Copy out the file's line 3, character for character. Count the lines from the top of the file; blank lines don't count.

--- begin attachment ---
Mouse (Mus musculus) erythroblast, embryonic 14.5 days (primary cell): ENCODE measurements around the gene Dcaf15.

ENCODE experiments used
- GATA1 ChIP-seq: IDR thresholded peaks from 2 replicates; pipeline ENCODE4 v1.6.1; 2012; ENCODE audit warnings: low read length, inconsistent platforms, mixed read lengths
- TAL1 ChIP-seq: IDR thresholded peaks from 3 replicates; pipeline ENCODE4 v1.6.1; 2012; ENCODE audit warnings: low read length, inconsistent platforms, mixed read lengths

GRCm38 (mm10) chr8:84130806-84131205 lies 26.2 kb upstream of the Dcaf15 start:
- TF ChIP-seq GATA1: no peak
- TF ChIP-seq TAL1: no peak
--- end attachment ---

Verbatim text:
- GATA1 ChIP-seq: IDR thresholded peaks from 2 replicates; pipeline ENCODE4 v1.6.1; 2012; ENCODE audit warnings: low read length, inconsistent platforms, mixed read lengths